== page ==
Joint Tenancy Q and A
Joint Tenancy ownership is where two or more people hold title to an asset. Joint tenancy with rights of survivorship (JT/WROS) features a right of survivorship. The term "right of survivorship" means that upon the death of one joint owner, title passes by "operation of law" to the surviving owner who receives sole ownership of the asset. It is a type of ownership that will not be controlled by either your will or your trust.
Joint tenancy ownership does not provide protection for children when a surviving spouse remarries after the death of the first spouse. If a married couple owns all of their assets in joint tenancy and one spouse dies, all assets pass by operation of law to the surviving spouse. There may be no protection for children if the surviving spouse remarries and places his/her assets in joint tenancy with a new spouse. For example, if the surviving spouse predeceases the new spouse, all property passes to the spouse, not to the children as their parents may have originally intended.
The answer is that joint tenancy ownership often only delays the probate process. Upon the death of the first joint tenant, title passes automatically to the surviving joint tenant, thereby avoiding the probate process on the first death. Let's look at the example of a married couple who owns all of their assets in joint tenancy. On the death of the first spouse, there is no probate because ownership of the assets passes by operation of law to the surviving spouse. However, on the death of the surviving spouse, there will be a probate unless the surviving spouse creates a new joint tenancy or places his or her assets in a living trust.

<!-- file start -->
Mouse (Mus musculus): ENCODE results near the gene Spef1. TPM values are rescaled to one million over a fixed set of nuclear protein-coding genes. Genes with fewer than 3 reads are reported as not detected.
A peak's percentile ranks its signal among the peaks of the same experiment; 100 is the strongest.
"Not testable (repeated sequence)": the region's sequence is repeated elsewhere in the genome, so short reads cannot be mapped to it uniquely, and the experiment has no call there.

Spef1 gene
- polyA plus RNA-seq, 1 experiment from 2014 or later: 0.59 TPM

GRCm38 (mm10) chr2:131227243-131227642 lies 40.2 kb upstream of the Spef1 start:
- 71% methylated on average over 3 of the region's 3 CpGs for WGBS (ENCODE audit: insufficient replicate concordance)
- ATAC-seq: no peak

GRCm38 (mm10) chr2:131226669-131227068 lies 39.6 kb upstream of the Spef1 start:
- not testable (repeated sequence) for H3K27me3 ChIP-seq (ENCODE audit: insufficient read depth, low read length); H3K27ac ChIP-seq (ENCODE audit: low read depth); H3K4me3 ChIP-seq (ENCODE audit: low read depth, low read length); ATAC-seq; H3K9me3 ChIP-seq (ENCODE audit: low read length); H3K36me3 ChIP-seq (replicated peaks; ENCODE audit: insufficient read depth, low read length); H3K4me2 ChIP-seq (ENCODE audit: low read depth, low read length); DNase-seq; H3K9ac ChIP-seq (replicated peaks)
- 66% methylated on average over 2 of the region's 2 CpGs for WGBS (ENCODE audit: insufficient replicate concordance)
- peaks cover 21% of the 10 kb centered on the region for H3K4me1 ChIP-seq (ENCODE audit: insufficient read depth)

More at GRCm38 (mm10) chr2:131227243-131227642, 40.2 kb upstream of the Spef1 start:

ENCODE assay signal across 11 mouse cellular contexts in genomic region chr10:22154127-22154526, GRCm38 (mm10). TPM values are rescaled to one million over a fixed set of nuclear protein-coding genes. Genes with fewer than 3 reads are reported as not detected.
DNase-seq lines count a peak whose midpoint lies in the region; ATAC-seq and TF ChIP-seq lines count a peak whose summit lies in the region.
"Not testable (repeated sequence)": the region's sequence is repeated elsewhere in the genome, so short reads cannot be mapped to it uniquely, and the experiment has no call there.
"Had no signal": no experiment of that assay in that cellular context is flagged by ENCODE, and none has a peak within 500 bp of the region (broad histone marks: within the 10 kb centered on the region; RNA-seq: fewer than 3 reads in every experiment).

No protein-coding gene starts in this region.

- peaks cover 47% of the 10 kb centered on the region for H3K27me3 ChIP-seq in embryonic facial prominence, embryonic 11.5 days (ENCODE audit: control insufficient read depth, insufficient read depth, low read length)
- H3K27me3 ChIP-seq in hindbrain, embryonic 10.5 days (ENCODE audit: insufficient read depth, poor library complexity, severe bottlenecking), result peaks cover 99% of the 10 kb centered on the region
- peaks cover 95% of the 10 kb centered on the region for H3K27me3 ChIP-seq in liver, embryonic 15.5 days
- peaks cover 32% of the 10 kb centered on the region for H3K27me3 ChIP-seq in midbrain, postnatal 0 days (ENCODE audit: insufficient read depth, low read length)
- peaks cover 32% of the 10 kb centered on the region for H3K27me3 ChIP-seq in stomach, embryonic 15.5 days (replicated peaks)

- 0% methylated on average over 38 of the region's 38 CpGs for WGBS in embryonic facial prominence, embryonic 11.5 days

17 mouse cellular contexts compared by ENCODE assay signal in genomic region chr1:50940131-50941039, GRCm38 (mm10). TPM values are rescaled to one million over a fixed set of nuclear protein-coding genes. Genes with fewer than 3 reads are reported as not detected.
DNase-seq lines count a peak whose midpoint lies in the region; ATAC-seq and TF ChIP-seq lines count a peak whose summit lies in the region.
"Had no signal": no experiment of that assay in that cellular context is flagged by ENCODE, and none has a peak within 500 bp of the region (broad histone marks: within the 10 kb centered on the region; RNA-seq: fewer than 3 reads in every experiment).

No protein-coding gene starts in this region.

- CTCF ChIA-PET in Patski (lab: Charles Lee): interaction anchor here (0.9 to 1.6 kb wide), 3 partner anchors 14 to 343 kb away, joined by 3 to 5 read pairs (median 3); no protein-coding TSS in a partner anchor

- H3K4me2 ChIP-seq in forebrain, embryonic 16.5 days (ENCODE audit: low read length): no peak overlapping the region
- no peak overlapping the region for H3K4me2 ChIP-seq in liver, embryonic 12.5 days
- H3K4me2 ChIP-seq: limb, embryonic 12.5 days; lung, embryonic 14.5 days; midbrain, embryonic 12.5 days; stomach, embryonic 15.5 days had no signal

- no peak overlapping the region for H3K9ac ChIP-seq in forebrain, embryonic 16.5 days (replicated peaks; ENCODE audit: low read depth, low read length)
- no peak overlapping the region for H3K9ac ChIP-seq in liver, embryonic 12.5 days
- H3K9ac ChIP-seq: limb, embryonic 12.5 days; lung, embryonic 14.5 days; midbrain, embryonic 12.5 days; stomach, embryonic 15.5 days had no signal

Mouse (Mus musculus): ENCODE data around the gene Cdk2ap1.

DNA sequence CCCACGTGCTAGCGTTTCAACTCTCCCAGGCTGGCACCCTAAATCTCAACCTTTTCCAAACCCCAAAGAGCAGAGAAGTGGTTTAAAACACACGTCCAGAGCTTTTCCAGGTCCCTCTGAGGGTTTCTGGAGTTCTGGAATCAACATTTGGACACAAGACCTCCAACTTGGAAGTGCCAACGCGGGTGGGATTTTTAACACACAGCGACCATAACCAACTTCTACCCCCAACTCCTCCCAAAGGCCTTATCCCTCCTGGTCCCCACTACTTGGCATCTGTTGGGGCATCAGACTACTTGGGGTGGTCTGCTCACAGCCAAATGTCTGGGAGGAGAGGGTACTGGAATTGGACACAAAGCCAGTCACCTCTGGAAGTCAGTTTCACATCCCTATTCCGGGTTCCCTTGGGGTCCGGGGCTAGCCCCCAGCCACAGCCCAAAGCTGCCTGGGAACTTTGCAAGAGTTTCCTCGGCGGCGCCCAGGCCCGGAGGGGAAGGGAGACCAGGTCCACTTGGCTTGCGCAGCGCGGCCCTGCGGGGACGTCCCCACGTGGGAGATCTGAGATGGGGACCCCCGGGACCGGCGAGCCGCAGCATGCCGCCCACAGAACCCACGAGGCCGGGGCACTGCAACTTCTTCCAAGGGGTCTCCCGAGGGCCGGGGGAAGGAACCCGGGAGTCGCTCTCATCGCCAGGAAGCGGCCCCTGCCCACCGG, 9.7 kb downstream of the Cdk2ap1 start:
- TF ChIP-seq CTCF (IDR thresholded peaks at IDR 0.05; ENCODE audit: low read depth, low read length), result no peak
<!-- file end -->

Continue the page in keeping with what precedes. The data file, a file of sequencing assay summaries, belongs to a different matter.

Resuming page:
Individuals often look at joint tenancy as an avenue to avoid probate or to have financial assistance. However, when a parent places a child on as a joint tenant on their real estate, stocks or other investments, they are often unaware that they have made a gift of one-half of the value of the property. If that value exceeds $10,000 in one year, the gift is a taxable gift and the parent must file a gift tax return.
As previously mentioned, property held in joint tenancy passes by operation of law to the surviving joint owner. Although title passes to the surviving joint owner, the value of the owner's interest in the property is included in his/her estate for federal estate tax purposes. Therefore, an owner's family may pay substantial federal estate taxes on property they do not receive.
Basis is generally defined as what you paid for an asset (cost basis). If you paid $1,000 for 10 shares of stock, your basis in the stock is $1,000. Different rules apply for inherited and gifted property. If you inherit property, your basis is the value of the property as of the date of death of the previous owner. If you inherited 10 shares of stock and the shares were valued at $50,000 as of the date of death of the previous owner, your basis in the shares would be $50,000. When you inherit property, you receive a 100% step-up in basis. However, if you receive a gift of property, you receive what is called a carry-over basis. In other words, if you received 10 shares of stock as a gift and the basis of the previous owner was $10,000, your basis in the shares would be $10,000. The basis "carries" over to you regardless of what the shares are worth at the time the gift is made. Therefore, it may be better to leave your heirs appreciated property rather than make an outright gift to them during your lifetime. With inherited property, your heirs will be able to take advantage of the step-up in basis when they proceed to sell the property.